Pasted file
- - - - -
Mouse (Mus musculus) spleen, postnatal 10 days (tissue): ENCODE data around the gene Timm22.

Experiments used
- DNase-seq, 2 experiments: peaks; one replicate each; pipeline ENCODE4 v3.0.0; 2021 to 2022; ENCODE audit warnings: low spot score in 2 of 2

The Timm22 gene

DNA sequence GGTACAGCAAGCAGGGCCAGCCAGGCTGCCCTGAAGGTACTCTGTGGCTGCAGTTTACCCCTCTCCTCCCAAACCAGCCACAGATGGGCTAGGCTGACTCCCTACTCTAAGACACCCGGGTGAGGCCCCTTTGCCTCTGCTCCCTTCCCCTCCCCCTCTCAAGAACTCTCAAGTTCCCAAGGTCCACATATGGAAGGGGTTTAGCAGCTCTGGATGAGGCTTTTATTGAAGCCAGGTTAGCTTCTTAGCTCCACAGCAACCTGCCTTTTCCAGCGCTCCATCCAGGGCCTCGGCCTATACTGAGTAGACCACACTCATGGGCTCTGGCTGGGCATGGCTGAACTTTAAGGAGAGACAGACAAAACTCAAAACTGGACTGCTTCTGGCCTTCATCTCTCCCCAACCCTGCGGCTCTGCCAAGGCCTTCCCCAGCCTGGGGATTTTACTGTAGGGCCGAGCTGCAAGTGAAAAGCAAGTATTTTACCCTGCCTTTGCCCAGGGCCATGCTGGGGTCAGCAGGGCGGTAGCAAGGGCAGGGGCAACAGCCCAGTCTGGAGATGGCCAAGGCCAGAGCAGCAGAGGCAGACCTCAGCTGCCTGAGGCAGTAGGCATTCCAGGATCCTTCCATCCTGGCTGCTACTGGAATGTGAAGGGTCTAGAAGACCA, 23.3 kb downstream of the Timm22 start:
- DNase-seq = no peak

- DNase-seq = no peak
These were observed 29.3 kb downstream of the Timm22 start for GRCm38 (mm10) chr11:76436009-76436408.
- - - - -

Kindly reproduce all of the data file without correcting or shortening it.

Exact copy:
Mouse (Mus musculus) spleen, postnatal 10 days (tissue): ENCODE data around the gene Timm22.

Experiments used
- DNase-seq, 2 experiments: peaks; one replicate each; pipeline ENCODE4 v3.0.0; 2021 to 2022; ENCODE audit warnings: low spot score in 2 of 2

The Timm22 gene

DNA sequence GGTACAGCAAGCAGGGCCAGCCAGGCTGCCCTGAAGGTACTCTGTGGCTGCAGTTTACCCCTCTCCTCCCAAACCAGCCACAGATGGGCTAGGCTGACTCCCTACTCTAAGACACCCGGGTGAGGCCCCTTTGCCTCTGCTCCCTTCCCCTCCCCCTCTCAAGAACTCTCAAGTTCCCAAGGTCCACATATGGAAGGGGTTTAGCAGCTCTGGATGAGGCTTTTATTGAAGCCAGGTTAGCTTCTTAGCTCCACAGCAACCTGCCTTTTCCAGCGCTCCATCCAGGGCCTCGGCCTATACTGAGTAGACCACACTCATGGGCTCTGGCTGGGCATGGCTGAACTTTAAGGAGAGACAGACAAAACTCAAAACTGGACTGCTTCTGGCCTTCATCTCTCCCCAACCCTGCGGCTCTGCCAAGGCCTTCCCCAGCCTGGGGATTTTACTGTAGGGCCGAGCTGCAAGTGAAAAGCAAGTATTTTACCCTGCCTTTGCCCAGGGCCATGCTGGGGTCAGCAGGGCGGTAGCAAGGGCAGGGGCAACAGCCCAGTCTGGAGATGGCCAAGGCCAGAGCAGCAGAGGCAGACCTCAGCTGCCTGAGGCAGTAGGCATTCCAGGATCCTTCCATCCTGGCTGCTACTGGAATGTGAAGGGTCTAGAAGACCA, 23.3 kb downstream of the Timm22 start:
- DNase-seq = no peak

- DNase-seq = no peak
These were observed 29.3 kb downstream of the Timm22 start for GRCm38 (mm10) chr11:76436009-76436408.